3 Reasons to Spend More on Your International Travel Tickets

| January 5, 2015 | 2 Replies

People often share their tips for bargain travel, but today I’m sharing the 3 areas where I feel it is worth spending the extra money when flying internationally–and why.

FLY DIRECT

Obviously, airports do not offer direct flights in and out of every destination. However, whenever possible, it is worth my money to save the time and stress of connecting flights. More importantly, I like to avoid dealing with customs at any location other than my final destination. I get through the airport once, and then I can go to sleep from origination to destination.

I first learned of customs affecting international connections when my husband and I returned to the States from St. Lucia. The connection was in Puerto Rico, considered to be a US port of entry. That translates into customs. We had to wait to collect all of our baggage at baggage claim, then line up with eight million people to go through customs, and then re-check our baggage–all while worrying that we would miss our connecting flight.

Not what I want to see when trying to make a connection

Not what I want to see when trying to make a connection

If you must make connections, my advice when returning to the US from overseas, is to try to make your connection at a non-US airport. For example, if your choice is to fly from Paris to L.A. with a connection either in Chicago or in London, then I would choose London. Why? Because you will not have to go through US customs during your connection; you can avoid a stressful situation like ours in Puerto Rico.

There are certain circumstances where such procedures during connecting flights are unavoidable, e.g. your originating flight is coming out of a country whose security measures are not recognized by the US. This can happen when connecting through airports in the Middle East. You might be required to collect your baggage and repeat the full screening process as if you were just checking in for a flight. Always consider this possibility when scheduling your flights home from or via such airports–tight schedules are not your friend. When flying from or via Europe, however, this is not a typical concern.

venice airport baggage claim

Aesthetically, my favorite baggage claim: Venice

If you get stuck during a connection, you are very unlikely to see your bags during your delay. (Always pack clean underwear in your carry-on!) Recently, friends flew in from the US to visit us. They left the midwest and connected in Toronto. By “connected,” I mean “missed their connection due to flight delays.” They also missed a full travel day while wearing the same clothes for several days–but more on that in a minute.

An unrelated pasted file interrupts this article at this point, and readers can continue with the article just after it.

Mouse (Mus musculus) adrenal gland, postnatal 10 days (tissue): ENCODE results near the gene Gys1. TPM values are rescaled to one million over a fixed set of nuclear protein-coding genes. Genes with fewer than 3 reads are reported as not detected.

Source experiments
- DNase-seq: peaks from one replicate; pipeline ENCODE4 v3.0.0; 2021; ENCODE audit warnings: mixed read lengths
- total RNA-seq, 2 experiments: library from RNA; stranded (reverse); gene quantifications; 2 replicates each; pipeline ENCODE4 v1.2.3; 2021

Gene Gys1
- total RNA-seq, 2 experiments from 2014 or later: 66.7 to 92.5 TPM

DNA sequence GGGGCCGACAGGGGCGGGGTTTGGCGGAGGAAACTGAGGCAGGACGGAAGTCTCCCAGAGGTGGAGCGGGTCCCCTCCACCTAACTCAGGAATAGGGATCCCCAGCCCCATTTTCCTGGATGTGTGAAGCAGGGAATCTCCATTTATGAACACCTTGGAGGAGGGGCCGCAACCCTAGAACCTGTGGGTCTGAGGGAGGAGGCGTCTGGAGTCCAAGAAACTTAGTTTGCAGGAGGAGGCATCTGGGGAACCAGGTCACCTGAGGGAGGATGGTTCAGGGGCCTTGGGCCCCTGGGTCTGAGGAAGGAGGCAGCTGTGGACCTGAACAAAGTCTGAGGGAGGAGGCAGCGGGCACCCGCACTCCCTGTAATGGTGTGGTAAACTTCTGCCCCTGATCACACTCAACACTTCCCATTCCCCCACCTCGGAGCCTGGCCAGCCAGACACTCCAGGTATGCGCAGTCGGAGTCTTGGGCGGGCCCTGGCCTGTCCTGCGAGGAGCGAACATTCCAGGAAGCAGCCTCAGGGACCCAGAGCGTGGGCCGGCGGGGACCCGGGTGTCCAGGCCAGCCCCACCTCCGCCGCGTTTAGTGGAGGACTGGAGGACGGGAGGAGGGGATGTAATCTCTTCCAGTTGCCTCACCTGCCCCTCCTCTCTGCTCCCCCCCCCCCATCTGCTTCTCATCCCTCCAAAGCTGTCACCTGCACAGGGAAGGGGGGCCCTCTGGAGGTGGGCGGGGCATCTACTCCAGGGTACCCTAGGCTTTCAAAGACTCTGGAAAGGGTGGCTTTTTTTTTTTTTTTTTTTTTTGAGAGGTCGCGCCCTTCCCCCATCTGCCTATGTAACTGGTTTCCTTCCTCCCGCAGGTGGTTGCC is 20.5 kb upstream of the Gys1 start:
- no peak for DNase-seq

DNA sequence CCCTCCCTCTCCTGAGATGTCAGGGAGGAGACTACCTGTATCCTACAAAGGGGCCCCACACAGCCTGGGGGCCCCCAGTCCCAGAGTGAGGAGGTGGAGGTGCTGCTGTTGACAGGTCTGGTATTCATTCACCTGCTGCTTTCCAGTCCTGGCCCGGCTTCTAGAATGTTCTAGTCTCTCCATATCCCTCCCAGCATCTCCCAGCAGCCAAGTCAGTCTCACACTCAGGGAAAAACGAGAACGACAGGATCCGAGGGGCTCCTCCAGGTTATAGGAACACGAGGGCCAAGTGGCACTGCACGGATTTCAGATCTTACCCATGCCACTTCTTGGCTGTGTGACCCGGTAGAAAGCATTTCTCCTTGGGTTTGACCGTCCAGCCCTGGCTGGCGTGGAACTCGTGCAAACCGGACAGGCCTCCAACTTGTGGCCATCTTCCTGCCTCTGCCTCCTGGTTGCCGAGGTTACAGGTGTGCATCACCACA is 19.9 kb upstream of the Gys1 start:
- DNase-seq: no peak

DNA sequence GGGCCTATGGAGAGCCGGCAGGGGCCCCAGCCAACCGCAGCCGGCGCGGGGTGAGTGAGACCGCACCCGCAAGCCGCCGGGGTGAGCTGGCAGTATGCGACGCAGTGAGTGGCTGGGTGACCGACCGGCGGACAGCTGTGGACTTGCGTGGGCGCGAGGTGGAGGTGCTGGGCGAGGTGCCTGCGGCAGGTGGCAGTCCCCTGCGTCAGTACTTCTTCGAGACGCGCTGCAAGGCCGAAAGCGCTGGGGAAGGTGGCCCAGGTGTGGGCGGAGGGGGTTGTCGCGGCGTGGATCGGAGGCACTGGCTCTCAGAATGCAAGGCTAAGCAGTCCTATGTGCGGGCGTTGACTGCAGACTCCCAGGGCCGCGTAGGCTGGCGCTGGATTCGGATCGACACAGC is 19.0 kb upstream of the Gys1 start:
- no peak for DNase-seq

The major benefit of flying direct internationally is that once you’re on the plane, that’s it–you can make yourself comfortable and settle in for long-term rest. Other benefits include shorter travel time and not shlepping your carry-ons through multiple airports.  What it boils down to is this: spend less, more stress; spend more, less stress. I’m willing to spend more to fly direct.

The peace I want to feel on my flights

The peace I want to feel on my flights

BOOK DIRECTLY WITH THE AIRLINE

I recall clearly, the last time I booked a flight through an online travel agent–in my case, Orbitz. My husband, daughter, and I were flying domestically, via Frontier Air. When we had an issue, neither Frontier nor Orbitz provided assistance.

When we checked in for our flight, I realized that our seats had been changed and the airline had the three of us split up completely, with my one-year-old sitting with neither of us. You can understand my hysteria?

Despite my possessing a printout of our explicitly-confirmed seat assignments, Frontier would not honor the assignments because, as the representative told me explicitly: seats are not confirmed unless they are assigned by Frontier itself, and in addition to prioritizing business travelers, they were prioritizing their own Frontier customers ahead of discount travel sites users.

Now, the fact is that the decision to seat a child away from its parents is completely illogical. What business traveler in their right mind is hoping to sit with someone else’s unaccompanied one-year-old? As a former business traveler, I assure you: no one is jumping up and down for this opportunity; and if they are, I’m not sure I want them near my kid. In addition, in the event of turbulence or an emergency, this mama is going to be out of her seat, blocking aisles, and crawling over people to get to her child–and tackling any stewardess who gets in her way. It is a safety concern on top of total oblivion to a business traveler’s wishes to not play babysitter.

When Frontier refused to budge, I phoned Orbitz. As I stood in the terminal, checked in, at the gate, and in front of the Frontier representatives, an Orbitz representative on the phone informed me that I was a no-show. In their system, it showed that Frontier Airlines–presumably when looking into my seating situation–had changed my status to a no-show. Anyone within a three-gate radius could hear that I had, in fact, shown up for this flight. Orbitz nonetheless “could not help” me because the ticket had been cancelled.